December 09, 2009

First Business Economic Survey of Dane County Reveals Downturn Has Hit All Business Sectors

Madison, WI - December 9, 2009 - Dane County businesses felt the economic downturn that began in 2007 almost indiscriminately in 2009. However, despite the disappointing year, business owners have positive expectations for 2010, according to a report released today by First Business Bank at the invitation-only First Business Economic Forum.

The First Business Economic Survey of Dane County, sponsored by First Business Bank and conducted by the A.C. Nielsen Center for Marketing Research at the University of Wisconsin-Madison School of Business, showed that all business sectors reported declines in all seven economic categories surveyed- sales revenue; profitability; total operating costs as a percentage of revenue; capital expenditures; number of employees; overall wage changes; changes in pricing; and operating capacity.

More than 50 percent of businesses did not meet expectations in 2009. Although sales were down overall, the manufacturing sector saw the greatest decline, with 86 percent of firms reporting decreased sales, the worst value by any sector in the history of the survey. Profitability also declined and for the first time more than half of businesses reported decreased profitability. Businesses that reported steep profit declines (more than 10 percent), was double that of last year.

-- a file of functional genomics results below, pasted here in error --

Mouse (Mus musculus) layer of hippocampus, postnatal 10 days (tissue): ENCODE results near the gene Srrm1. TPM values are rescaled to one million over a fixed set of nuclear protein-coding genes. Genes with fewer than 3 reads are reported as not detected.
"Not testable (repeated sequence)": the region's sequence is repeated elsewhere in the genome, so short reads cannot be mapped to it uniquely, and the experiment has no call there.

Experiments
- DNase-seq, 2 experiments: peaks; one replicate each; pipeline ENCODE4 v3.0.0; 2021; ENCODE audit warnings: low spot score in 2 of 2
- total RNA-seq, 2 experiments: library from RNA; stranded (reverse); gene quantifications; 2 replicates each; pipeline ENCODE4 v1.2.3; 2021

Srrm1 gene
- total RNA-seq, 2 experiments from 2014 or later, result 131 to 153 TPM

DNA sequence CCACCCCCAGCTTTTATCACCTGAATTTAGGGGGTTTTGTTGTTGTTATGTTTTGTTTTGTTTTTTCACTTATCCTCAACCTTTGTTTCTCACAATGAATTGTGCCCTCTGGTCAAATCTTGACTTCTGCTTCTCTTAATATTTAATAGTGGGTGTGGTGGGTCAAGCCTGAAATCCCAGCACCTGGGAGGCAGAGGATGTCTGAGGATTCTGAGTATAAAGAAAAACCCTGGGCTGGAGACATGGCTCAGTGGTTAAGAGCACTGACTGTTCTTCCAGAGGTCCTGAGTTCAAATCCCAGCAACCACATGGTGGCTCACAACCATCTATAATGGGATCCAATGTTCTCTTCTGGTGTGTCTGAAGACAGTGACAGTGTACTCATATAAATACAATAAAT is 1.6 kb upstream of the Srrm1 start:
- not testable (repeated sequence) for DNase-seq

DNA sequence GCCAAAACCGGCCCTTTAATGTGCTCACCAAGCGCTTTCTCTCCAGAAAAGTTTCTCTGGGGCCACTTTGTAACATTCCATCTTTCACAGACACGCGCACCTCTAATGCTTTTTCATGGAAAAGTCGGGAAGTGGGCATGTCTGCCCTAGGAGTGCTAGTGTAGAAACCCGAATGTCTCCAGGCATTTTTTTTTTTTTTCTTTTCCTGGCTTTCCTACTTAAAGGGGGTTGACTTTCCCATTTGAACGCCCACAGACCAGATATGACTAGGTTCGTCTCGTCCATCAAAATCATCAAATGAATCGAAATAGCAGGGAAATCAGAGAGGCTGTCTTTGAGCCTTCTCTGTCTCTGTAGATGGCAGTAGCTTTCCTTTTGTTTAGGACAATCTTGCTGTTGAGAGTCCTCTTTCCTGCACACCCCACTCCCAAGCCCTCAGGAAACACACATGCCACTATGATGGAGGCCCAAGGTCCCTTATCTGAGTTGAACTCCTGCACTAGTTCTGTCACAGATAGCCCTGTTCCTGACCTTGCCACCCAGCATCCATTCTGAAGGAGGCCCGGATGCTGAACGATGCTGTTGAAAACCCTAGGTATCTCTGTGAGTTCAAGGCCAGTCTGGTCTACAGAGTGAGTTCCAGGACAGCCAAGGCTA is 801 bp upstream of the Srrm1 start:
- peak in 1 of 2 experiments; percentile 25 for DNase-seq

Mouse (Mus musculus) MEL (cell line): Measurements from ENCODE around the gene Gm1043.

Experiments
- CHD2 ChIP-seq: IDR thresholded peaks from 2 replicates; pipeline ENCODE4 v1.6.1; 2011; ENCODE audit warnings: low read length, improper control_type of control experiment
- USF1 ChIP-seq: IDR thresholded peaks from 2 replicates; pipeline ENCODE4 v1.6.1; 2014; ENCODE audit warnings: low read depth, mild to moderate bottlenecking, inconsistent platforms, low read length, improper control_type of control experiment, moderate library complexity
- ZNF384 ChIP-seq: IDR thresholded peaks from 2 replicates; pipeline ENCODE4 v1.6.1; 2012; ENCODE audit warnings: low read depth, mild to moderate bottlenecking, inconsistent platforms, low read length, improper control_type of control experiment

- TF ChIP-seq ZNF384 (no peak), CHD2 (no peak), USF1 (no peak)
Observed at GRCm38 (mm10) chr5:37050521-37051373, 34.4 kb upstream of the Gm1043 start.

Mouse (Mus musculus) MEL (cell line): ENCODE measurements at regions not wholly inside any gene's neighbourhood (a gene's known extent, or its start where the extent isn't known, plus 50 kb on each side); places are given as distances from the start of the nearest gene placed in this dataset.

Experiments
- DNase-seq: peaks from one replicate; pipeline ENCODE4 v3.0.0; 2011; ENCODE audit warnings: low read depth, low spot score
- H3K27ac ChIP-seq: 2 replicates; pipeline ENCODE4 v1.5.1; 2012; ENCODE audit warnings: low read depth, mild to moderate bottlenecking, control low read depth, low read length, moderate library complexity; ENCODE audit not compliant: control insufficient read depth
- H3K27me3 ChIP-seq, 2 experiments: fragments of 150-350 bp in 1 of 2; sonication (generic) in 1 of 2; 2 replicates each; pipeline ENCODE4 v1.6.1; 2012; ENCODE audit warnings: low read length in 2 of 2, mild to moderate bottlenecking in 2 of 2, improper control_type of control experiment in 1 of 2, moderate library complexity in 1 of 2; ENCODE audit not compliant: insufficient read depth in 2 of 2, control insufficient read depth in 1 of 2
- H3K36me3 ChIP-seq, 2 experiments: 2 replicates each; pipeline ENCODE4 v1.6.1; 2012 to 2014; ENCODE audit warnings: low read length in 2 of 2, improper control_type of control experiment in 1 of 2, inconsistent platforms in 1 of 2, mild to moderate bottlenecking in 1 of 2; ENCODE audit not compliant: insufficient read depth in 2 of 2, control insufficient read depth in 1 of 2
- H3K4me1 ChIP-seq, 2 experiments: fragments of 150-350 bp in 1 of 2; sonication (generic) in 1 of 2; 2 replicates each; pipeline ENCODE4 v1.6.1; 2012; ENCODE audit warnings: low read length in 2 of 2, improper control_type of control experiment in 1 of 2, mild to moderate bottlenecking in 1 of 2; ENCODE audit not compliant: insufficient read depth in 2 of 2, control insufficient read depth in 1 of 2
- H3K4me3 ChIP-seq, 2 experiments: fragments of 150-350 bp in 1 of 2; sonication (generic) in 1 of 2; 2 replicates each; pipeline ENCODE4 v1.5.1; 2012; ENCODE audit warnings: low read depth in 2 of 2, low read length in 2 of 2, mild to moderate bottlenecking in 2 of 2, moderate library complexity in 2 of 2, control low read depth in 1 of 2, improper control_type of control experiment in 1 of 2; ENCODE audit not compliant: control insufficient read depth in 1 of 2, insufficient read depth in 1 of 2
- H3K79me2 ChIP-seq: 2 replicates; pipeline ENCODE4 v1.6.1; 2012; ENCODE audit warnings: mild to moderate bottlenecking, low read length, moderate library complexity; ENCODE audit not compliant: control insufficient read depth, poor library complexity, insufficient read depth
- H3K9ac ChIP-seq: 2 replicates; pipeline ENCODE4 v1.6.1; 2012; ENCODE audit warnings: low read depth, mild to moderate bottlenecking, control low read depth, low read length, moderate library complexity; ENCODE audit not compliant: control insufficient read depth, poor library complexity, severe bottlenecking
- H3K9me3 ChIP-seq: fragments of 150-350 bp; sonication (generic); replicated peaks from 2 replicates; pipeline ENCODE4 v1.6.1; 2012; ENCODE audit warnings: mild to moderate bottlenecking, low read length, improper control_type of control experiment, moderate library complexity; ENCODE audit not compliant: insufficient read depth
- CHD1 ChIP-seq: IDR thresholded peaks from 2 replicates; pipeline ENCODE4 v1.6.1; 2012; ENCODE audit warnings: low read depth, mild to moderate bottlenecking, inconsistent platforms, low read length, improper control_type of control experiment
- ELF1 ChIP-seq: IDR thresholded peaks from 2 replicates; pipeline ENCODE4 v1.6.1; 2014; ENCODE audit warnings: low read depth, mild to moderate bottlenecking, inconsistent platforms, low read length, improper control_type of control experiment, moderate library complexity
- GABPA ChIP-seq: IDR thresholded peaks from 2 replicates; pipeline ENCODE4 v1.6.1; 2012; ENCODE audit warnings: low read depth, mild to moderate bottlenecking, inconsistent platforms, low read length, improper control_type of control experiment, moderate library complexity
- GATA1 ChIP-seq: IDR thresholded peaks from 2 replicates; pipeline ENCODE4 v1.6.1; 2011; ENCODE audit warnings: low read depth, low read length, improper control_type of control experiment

In addition, 40 percent of businesses reported a decrease in the number of employees, the highest level in the survey’s history. Wages were also influenced, with more than 60 percent of businesses indicating no increase or a decrease in wages. Pricing was also affected by the economic downturn. More than 66 percent of businesses indicated no change or a lowering of pricing in 2009. Future pricing predictions also lagged behind previous year projections, with the majority of businesses specifying no price change or plans to lower prices further.